And listen to regular people. Too many times we gravitate to the news fed to us. I even cite them in my posts. This magazine or that financial expert. Know that in this vein, the blood that runs herein is not necessarily blue. The value if these things is transitory as hell. And the last time I looked, Satan’s Pit of Boiling Mud (think Yellowstone National Park) is still looking for permanent tourists.

And for the record, I’m curious as hell about NAVCOIN these days.

Have a good day.

Jack Shorebird

 

 

 

 

Will Bitcoin Fork on July 21, 2017?

Will Bitcoin Fork on July 21, 2017?

Burn

 

Bitcoin has been steadily devaluing. In fact, most of the major cryptocurrencies on earth are also losing steam. Ethereum, Ripple, Litecoin, Steem, and even Dash are suffering. In some cases losses have exceeded 25% in less than a week.

Is it the end of an era or a readjustment period? A shakeout, if you will?

Many have debated why, as bitcoin dips, does it seem to initiate a larger scale downward trend throughout the cryptosphere. Each time bitcoin sneezes, crypto in general, catches a cold. Today — this week — bitcoin has the flu.

Some have pointed to alleged “Civil War” between the Bitcoin Core Team and the Bitcoin miners as the culprit. Primarily, the accusations are being leveled against the miners who control most of the network. The Chinese.

There is also some bickering within the Bitcore Core Team itself. But the idea that all of the planned changes — the proposed updates — to the code, will cause a rift is also on the debate table. A debate about a potential bitcoin fork — a split of its blockchain. Or perhaps users will use another blockchain. (I will get to that in a moment.)

Let’s face it, most bitcoin users, investors, watchers, writers — do not give a bleep about large conglomerates of miners who are churning out bitcoins and making a tidy profit. They are charging the community for the privilege of using a peer-to-peer system, allegedly designed to reduce the financial friction between willing parties. That is now history. The price of doing bitcoin business is becoming more expensive to the small consumer. Still, aside from the slow processing times, sending large amounts of bitcoin internationally, is cheaper than using the antiquated banking systems of today. In other words, bitcoin seems to be helping those with lots of bitcoin. Not a good sign.

Many of us do care that the Bitcoin Core Team is working to keep the code “bug-free” and that they are attempting to update the system. However, they are not dictators. They do not have the final say. The community must accept the updates. The users of the system are voluntary. If they do not accept the changes — if the miners feel cheated by the prospect of having their profits reduced — we could see a fork. And this could mean the destruction of the most successful private money that has ever existed — maybe.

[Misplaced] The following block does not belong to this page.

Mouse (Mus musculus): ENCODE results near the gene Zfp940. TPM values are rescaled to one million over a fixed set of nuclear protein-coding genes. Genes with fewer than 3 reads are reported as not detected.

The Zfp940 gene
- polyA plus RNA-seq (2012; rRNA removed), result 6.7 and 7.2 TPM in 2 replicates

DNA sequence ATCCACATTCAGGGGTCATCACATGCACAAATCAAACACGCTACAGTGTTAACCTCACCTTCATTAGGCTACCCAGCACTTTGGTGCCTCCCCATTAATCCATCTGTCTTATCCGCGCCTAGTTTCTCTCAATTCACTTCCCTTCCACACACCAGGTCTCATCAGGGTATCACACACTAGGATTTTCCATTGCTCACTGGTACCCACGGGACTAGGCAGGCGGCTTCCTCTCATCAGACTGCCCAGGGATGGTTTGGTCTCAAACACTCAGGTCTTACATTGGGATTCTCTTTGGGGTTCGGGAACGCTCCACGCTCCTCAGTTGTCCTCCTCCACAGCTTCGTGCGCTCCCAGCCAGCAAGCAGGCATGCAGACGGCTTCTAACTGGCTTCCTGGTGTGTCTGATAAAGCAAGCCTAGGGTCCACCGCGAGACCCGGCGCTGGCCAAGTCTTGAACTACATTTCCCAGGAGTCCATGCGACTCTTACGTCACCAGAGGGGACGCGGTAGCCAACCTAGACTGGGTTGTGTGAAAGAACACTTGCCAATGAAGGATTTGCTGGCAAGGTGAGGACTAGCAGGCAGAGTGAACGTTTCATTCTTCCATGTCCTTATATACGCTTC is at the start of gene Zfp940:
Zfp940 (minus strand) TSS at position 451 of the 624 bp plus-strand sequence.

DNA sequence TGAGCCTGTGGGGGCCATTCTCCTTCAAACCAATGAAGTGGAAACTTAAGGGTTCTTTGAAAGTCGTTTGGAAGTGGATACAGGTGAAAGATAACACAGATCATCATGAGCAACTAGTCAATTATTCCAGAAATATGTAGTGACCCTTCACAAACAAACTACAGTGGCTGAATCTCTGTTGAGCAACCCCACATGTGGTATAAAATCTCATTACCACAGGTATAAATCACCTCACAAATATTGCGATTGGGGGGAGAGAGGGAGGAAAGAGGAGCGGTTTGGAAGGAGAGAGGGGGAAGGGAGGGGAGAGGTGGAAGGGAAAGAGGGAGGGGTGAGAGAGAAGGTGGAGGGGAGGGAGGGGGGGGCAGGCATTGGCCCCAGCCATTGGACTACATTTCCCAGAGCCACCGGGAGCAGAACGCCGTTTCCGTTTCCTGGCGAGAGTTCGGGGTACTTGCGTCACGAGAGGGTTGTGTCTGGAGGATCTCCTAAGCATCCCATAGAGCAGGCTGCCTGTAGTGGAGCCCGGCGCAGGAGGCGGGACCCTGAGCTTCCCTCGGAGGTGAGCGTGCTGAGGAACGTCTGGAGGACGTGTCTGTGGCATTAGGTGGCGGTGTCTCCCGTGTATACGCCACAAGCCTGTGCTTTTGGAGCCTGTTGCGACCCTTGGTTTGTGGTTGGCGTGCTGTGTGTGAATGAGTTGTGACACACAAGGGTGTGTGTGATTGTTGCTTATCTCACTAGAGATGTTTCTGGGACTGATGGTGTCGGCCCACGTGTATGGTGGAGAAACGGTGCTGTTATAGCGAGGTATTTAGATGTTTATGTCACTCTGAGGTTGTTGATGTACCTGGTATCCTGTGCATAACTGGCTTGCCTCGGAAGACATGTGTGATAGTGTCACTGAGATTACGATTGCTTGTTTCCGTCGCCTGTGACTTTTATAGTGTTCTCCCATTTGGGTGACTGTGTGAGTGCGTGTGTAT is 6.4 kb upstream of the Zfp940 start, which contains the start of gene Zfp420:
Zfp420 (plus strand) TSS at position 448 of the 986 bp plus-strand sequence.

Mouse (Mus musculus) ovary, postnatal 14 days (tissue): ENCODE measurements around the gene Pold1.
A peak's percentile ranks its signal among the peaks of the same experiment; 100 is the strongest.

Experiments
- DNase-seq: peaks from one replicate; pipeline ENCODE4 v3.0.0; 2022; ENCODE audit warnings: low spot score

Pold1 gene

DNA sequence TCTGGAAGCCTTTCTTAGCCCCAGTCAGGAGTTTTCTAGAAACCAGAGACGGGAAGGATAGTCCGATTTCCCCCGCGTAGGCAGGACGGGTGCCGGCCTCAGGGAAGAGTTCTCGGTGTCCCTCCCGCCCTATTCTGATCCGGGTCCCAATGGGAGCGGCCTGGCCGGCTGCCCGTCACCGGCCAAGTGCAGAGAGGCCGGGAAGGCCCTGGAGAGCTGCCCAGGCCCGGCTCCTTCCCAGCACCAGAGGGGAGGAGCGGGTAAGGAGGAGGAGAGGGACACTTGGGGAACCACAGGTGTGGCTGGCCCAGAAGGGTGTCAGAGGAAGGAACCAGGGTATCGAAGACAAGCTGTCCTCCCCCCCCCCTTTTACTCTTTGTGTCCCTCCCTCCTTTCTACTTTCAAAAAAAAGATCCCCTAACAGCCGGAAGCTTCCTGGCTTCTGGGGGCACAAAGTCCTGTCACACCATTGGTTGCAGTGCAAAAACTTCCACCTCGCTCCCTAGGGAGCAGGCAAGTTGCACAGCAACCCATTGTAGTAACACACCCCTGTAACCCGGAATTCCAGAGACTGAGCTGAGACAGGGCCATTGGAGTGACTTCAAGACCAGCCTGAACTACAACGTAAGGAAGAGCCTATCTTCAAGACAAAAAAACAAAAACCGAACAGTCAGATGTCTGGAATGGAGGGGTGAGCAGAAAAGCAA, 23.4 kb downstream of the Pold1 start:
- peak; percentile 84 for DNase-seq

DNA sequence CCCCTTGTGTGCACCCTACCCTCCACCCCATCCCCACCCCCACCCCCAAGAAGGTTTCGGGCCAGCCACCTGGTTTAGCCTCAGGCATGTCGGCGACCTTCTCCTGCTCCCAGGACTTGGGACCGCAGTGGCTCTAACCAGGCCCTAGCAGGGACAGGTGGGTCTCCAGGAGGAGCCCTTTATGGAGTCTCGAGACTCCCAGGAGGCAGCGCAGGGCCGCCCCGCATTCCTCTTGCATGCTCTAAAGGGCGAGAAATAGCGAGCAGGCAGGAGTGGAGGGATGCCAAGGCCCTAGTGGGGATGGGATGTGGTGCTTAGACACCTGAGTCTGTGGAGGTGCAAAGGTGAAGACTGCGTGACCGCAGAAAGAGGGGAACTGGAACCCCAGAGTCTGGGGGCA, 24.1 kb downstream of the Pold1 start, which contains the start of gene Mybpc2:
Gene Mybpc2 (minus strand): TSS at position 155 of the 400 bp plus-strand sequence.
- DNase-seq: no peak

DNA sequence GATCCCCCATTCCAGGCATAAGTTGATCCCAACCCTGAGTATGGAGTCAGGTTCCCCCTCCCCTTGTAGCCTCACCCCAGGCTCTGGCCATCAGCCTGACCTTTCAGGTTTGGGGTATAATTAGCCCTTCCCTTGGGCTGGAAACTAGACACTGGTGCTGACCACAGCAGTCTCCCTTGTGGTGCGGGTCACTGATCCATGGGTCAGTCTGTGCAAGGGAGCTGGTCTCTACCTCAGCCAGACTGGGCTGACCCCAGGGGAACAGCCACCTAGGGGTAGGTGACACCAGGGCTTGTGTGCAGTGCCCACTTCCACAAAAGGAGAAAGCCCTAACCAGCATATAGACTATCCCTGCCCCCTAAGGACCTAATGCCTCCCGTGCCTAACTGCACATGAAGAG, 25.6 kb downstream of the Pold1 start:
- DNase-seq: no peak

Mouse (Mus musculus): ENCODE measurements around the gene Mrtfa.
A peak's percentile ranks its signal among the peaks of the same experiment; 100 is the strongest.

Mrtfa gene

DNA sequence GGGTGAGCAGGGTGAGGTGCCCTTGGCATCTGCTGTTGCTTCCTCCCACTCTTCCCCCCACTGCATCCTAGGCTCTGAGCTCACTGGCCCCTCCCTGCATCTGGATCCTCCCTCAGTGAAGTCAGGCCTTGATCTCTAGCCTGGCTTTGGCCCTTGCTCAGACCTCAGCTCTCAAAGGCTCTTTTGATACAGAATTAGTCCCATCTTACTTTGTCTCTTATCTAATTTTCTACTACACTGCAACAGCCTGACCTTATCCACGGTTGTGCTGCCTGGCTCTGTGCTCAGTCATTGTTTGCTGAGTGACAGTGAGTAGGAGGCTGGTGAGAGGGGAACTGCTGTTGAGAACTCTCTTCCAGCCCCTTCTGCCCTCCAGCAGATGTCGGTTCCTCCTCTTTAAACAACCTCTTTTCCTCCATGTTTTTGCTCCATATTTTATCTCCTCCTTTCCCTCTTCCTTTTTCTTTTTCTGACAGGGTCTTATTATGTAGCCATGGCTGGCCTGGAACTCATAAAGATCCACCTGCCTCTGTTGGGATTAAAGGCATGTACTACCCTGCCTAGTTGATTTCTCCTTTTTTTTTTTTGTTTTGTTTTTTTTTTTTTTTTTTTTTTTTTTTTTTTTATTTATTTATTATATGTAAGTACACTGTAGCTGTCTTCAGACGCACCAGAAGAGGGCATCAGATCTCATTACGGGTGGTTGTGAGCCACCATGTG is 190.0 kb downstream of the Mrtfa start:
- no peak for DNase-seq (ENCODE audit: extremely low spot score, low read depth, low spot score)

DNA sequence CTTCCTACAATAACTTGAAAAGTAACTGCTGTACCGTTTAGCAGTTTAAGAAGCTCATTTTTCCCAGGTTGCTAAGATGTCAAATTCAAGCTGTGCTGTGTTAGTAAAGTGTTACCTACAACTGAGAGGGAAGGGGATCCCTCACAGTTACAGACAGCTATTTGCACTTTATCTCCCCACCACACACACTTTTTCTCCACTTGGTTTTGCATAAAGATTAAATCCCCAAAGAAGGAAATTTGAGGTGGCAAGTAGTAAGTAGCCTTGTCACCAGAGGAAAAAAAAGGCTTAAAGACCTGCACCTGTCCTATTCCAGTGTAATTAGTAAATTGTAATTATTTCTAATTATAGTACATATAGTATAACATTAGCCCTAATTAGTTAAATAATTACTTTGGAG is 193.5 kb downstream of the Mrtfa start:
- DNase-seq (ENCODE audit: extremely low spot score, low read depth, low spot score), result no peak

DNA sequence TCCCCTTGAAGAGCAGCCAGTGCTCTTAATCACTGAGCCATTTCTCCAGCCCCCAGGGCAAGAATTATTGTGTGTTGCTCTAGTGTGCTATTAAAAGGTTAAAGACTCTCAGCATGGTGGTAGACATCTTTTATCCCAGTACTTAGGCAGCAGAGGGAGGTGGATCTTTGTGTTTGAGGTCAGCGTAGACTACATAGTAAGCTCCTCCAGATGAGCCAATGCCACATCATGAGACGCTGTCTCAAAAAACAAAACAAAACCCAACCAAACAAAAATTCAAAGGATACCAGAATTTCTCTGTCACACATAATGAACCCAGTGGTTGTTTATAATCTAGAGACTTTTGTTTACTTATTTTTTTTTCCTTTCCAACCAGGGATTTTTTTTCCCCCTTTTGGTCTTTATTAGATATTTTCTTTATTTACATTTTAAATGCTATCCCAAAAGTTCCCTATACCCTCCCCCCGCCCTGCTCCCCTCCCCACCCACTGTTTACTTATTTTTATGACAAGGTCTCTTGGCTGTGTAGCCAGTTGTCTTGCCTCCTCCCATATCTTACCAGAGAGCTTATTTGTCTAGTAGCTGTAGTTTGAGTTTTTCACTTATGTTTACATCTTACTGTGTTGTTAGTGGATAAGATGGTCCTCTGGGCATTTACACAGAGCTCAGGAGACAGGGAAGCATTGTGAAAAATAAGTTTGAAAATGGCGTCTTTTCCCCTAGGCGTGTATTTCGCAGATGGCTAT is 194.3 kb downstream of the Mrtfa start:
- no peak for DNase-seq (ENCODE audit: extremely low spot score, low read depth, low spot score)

Such a thing would not only evaporate the wealth housed within the blockchain, but potentially all of the investments tied to the bitcoin ecosystem — worldwide. From ATM’s in Vegas to the Mom and Pop Dress Shops in Morocco. All of that seed money, those start-ups, YouTube preachers — you name it. Adrift in the cosmos of bankruptcy. It would be painful for some.

Is there a silver lining to all of this?

Antpool, the largest bitcoin mining operation on earth, does not want the updates offered by Core — “SegWit.” Bitcoin Core is pushing ahead anyway. It is a Goliath versus Samson battle — all over again. Core holds the sling (the keys to the original code) but Antpool can simply copy the code. If the Antpool Goliath does this, will anyone trust him? Actually, the last I read — and info can be sketchy here — Antpool had a back-up plan. They started mining Bitcoin Unlimited a few months ago. (That’s another story, but suffice it to say it solves many of the problems associated with the current version of bitcoin.)

Philosophical battles aside, the concerns over whether bitcoin (or any cryptocurrency) must decide between the corporate world and somebody’s idea of traditional capital is a red herring. Any money ought to be neutral in that sense, if the developers/community so decide. And therein lies the problem. Any community of anything is going to debate, endlessly. Although, I am not speaking in support of Dash, their governance model does have advantages.

In any event, the fireworks begin in just a few days — July 21, 2017. If 80% of the bitcoin community adopts the updates — SegWit — all should be fine. On the other hand, if the community does not adopt the updates, it is likely that an alternative solution might be employed on August 1, 2017. That is the idea of a “soft fork” employing SegWit as user activated “choice.” By then, Antpool may be off the reservation — employing Bitcoin Unlimited. The tension is palpable.

Let’s add more fuel to that fire, shall we dear readers?